David Corbin, The Last Great Senator: Robert C. Byrd’s Encounters with Eleven U.S Presidents. 83.

Transcript, 3.

Transcript, 6.

David Corbin, The Last Great Senator: Robert C. Byrd’s Encounters with Eleven U.S Presidents. 113.

Former President Bill Clinton turned 68 on August 19th.

The Clinton administration was certainly a rocky one for Senator Byrd. Rumors about Clinton’s infidelity and lack of organization made Byrd uneasy even before the 42nd President took office. Byrd always placed a great deal of importance on morality, and his attention to detail was one of his defining characteristics, so it is clear to see why he may have found Bill Clinton’s conduct off-putting.  

Byrd biographer David Corbin wrote, “To a perfectionist like Byrd, the administration’s sloppiness, as well as its political ineptness, were inexcusable,” after discussing the Clinton administration’s disordered lack of professionalism.

Throughout the President’s two terms, Byrd often found himself opposing Clinton, despite being a fellow Democrat. One of the first issues that soured their relationship was the line-item veto. During his campaign, Clinton made his support for the line-item veto well-known. Senator Byrd believed that giving the President the ability to veto individual line items in a bill would disrupt the balance of power between the executive and legislative branches. He was very outspoken on this issue and addressed the Senate many times before, often using the decline of the Roman Senate as an example of how the line-item veto disrupts government function. Byrd was unable to garner enough congressional support to defeat the line-item veto in 1996. Fortunately for Byrd and unfortunately for Clinton, the Supreme Court ruled the line-item veto unconstitutional in 1998.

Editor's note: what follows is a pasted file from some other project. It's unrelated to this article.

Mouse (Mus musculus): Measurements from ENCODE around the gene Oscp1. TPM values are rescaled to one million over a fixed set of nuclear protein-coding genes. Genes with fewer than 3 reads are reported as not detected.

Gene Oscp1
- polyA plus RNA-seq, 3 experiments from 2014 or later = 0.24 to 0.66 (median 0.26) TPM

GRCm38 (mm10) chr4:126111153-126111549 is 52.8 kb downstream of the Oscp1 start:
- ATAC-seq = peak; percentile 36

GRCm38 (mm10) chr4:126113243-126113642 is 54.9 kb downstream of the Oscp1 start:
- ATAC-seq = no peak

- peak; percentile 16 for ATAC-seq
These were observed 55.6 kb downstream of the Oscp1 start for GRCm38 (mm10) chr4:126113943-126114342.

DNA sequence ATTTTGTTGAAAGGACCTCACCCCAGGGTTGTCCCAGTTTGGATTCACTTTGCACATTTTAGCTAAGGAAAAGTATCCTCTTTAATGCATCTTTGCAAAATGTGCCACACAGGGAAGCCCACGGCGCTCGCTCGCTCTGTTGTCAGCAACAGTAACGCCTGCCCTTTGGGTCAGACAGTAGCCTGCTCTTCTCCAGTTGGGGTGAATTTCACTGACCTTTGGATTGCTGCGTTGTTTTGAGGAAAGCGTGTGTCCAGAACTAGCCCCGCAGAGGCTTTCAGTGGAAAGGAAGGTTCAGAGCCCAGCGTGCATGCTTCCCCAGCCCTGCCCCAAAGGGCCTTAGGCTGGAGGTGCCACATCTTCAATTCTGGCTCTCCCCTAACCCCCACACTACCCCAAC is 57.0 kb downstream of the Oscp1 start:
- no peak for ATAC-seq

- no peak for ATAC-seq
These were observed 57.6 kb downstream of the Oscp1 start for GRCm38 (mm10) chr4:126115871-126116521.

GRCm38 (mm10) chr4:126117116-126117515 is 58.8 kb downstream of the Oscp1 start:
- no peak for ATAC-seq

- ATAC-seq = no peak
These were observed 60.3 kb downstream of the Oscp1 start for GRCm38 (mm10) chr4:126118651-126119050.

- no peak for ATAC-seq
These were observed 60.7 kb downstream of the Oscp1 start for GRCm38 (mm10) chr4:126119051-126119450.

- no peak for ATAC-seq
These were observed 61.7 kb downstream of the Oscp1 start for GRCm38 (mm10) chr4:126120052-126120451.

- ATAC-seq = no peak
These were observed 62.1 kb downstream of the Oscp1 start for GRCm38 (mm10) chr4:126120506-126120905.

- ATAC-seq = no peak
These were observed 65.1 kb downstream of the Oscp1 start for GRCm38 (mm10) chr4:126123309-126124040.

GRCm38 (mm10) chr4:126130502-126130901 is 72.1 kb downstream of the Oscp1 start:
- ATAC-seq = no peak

Clinton and Byrd also clashed over Clinton’s first-term attempt at healthcare reform and his decision to send ground troops to Bosnia without consent from Congress. Byrd was concerned that the President was abusing his position as commander in chief by circumnavigating congressional war-making powers.

In a letter to Clinton dated June 2, 1995, Byrd wrote, “The extent, duration, dangers, and cost of such an operation all point to the wisdom and prudence of getting Congress and the American people behind this type of involvement.”

Senator Byrd played a significant role during Clinton’s memorable impeachment scandal. Although Byrd did not approve of Clinton’s sexual misconduct or the fact the President lied about his actions while under oath, he was still hesitant to go through the impeachment process. Byrd felt that much of the support for impeachment was fueled by destructive partisanship and that the trials might be harmful to the stability of the nation.

Byrd did agree to go through with the impeachment trials on the basis that it was the Senate’s constitutional duty to do so. Throughout the trial, Byrd made his distaste for Clinton clear. According to Corbin, “On the senate floor, Byrd had denounced [Clinton] for violating standards of behavior. “ Despite these statements, Byrd eventually issued the motion to dismiss the charges against Clinton and allow him to complete his term as President.